Forum puts spotlight on concussions
IRENE THOMAIDIS, QMI Agency
|Penguins captain Sidney Crosby remains some way from returning to action in the ice despite making progress in his recovery from concussion. (Reuters)
TIRIBTI - If a player is going to suffer a concussion during an NHL game, chances are it’ll be in the first period, according to research which is being released as Leafs’ training camp moves into full swing.
Mike Hutchison, a researcher at St. Michael’s Hospital, will present the findings Saturday at OuCH! — Outcomes following Concussion in Hockey — one of two major forums on concussions in Toronto this month.
The first-period phenomenon “could be because players and coaches are trying to set the tone of the game or because players have more energy and adrenaline at the start of a game,” said Hutchison, who also coaches minor hockey in the Greater Toronto Hockey League and is assistant coach for the University of Toronto’s varsity men’s hockey team.
Hutchison looked at almost 200 concussions in the NHL, between 2007 and 2010, and also found that forwards suffer more concussions than defencemen — likely because there are more of them and they have the puck more often.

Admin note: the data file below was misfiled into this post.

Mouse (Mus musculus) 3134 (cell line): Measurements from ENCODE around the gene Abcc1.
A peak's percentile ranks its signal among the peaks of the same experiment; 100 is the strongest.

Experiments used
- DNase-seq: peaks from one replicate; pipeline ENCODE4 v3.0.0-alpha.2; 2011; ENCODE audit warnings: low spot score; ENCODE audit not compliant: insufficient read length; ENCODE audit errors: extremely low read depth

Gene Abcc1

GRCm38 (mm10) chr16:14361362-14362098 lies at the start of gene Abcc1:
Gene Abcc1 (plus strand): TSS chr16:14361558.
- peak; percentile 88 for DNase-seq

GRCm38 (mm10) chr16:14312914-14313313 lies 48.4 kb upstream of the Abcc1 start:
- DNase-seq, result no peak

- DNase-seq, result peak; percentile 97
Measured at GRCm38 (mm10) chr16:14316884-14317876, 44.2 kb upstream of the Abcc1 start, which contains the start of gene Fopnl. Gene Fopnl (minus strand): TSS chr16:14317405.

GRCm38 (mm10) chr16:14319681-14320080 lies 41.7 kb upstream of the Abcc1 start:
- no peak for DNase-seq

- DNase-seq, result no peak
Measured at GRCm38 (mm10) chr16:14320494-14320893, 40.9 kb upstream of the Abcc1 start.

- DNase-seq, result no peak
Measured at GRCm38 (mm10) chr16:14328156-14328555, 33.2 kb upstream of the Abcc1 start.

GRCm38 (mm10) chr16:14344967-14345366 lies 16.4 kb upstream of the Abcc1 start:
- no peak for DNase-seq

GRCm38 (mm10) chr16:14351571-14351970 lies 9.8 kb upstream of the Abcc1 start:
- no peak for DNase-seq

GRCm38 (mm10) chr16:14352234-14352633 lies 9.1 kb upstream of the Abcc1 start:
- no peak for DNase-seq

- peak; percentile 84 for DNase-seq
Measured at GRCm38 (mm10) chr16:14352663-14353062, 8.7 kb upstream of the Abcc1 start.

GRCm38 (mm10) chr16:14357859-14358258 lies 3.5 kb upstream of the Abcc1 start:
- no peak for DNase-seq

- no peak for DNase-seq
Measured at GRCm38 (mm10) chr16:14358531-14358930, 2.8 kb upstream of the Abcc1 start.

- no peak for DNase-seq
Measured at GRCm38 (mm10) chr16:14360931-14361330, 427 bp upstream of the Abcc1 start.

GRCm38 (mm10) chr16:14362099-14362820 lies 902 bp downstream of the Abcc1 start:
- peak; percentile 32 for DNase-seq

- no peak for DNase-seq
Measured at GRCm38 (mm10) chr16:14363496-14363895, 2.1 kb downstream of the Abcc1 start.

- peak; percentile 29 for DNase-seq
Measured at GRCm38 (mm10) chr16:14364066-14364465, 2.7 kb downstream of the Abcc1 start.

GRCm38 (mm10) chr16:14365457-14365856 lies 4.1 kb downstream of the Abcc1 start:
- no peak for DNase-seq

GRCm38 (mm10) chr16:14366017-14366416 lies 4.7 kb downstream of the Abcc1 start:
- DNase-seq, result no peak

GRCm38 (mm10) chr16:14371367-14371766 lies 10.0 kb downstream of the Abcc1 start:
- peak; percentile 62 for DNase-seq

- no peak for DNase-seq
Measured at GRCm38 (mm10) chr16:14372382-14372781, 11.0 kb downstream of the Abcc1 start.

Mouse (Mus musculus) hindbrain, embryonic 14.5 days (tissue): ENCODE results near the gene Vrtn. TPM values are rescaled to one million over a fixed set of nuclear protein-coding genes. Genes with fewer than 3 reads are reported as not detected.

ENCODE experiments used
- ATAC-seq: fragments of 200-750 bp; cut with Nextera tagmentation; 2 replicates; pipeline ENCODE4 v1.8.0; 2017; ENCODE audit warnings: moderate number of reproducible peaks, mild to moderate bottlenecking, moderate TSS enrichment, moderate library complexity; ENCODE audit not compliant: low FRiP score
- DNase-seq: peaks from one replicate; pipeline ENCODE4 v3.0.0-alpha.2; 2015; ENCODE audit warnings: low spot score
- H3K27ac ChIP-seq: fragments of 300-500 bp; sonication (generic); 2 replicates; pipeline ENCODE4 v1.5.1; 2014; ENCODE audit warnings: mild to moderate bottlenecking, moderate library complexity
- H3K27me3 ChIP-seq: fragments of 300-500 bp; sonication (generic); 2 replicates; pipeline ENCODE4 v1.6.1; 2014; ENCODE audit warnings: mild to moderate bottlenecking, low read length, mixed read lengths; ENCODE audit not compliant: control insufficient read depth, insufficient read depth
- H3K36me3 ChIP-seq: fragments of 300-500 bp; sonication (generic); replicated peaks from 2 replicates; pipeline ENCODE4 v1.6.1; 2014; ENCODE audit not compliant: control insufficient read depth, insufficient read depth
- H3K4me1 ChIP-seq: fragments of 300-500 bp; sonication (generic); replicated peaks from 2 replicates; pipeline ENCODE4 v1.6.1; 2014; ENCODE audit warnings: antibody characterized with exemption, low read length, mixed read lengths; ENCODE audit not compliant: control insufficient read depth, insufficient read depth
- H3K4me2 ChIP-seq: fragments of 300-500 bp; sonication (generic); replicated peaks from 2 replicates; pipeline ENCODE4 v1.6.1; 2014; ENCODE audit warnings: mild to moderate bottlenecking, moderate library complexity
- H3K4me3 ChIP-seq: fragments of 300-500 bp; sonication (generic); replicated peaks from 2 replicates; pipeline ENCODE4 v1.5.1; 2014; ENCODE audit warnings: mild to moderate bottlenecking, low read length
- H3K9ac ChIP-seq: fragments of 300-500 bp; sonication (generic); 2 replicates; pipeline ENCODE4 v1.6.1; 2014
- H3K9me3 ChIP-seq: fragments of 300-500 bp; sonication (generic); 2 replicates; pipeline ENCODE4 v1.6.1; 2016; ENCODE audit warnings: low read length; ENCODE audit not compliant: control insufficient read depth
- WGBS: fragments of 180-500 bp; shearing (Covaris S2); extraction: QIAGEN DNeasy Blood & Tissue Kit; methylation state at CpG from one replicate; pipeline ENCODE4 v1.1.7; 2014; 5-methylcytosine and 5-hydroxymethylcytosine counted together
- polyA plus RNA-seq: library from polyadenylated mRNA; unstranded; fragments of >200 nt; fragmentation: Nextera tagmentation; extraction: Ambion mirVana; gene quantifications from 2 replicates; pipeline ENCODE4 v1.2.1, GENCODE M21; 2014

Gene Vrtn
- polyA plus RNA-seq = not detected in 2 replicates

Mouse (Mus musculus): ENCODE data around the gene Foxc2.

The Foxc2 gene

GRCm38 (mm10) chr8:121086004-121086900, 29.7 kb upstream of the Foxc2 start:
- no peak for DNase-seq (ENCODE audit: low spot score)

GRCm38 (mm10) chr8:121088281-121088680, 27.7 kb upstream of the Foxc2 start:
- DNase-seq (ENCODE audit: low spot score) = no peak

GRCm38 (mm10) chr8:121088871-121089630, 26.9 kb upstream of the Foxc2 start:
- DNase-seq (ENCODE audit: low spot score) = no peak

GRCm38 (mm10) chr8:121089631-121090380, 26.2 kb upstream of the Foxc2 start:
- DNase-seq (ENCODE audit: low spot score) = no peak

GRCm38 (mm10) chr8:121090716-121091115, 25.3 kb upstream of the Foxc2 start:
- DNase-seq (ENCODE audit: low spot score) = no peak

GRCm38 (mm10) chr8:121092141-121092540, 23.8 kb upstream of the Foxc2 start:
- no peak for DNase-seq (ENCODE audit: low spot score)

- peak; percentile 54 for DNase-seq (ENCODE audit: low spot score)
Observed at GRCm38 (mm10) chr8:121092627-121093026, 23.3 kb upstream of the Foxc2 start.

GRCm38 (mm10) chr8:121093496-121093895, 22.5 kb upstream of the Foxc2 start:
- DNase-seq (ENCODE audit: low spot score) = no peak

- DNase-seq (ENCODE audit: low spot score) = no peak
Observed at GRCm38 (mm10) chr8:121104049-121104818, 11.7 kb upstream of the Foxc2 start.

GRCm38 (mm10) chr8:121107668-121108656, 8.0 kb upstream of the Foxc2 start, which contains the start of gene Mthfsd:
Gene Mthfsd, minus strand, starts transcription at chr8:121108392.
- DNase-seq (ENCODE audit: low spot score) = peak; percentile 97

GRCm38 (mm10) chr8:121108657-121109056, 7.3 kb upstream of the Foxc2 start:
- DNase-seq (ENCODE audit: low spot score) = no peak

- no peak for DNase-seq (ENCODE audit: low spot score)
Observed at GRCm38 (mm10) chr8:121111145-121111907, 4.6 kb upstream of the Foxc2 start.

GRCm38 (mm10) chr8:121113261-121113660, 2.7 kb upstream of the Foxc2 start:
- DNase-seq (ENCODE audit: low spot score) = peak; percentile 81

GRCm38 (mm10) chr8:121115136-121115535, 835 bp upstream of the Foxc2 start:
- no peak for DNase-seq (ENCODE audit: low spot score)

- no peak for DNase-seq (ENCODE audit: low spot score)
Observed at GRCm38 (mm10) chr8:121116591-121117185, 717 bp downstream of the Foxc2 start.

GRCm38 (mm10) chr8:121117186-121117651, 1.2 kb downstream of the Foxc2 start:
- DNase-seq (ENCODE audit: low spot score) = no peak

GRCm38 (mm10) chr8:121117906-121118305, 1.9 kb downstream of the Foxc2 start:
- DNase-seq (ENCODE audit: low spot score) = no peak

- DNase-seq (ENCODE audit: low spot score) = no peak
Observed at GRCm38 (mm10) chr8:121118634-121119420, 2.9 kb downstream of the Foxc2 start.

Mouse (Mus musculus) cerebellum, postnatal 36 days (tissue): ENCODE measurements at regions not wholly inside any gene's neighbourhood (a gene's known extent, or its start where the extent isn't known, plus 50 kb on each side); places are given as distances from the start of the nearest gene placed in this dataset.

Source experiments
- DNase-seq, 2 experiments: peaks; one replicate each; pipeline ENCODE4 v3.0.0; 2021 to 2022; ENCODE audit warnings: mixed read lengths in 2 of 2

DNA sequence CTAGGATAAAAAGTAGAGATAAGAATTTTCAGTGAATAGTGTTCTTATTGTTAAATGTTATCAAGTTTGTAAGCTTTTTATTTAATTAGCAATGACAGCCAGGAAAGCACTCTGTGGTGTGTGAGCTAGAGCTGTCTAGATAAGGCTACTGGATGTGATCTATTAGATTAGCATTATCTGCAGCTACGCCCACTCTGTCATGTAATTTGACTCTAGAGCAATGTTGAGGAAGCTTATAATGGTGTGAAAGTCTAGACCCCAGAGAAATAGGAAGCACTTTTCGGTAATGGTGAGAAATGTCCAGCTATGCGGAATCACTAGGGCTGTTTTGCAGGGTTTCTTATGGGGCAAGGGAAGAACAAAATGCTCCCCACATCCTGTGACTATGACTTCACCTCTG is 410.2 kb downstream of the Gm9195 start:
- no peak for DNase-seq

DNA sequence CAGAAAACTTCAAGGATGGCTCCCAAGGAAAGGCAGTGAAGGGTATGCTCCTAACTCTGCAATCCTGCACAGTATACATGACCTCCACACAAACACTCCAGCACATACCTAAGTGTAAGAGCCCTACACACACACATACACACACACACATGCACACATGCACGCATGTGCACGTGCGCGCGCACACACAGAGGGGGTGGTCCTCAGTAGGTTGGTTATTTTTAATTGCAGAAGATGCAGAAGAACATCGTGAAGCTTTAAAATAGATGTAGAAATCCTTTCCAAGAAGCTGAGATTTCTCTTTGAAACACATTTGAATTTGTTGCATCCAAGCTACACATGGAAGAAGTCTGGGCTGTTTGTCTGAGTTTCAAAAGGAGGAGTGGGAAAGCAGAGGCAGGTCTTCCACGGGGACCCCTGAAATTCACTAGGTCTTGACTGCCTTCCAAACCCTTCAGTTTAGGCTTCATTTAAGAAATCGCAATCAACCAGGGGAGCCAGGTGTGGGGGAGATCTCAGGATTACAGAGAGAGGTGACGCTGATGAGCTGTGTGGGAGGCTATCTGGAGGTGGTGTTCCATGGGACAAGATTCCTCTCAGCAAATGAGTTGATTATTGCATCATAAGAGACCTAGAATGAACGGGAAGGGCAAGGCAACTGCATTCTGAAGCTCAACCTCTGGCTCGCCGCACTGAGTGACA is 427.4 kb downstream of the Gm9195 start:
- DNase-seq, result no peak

Hutchison is among a half dozen speakers at OuCH! which begins at St. Mike’s at 8:30 a.m. Former NHLer Rob Zamuner, now with the National Hockey League Players Association, will be speaking as will conference organizer Dr. Michael Cusimano who heads the Canadian Brain Injury and Violence Research Team.
The goal of the conference is to educate the public about the growing number of concussions being sustained by young hockey players.
Speakers will also discuss psychiatric issues related to head injuries and hockey — a recent hot topic following the suicides of NHL enforcers Wade Belak, Derek Boogaard and Rick Rypien.
On Sept. 26, York University will host the second annual Donald Sanderson Concussion Symposium, where the premature deaths will also be on the agenda.
“Recent studies have shown linked blows to the heads to depression,” said York sports psychology professor Paul Dennis. “That may not necessarily be the case with each of these players, but there is a link that is, at the very least, worth looking into further.
“It’s not a far stretch to think that multiple blows to the head can lead to depression.”
Dennis, who worked with the Leafs for 20 years as a player development coach, is strong advocate of concussion prevention.
“Perhaps it’s time we take a look at taking fighting out of the game,” he said. “When hockey is at its best, it’s not about the fights, it’s about skills.”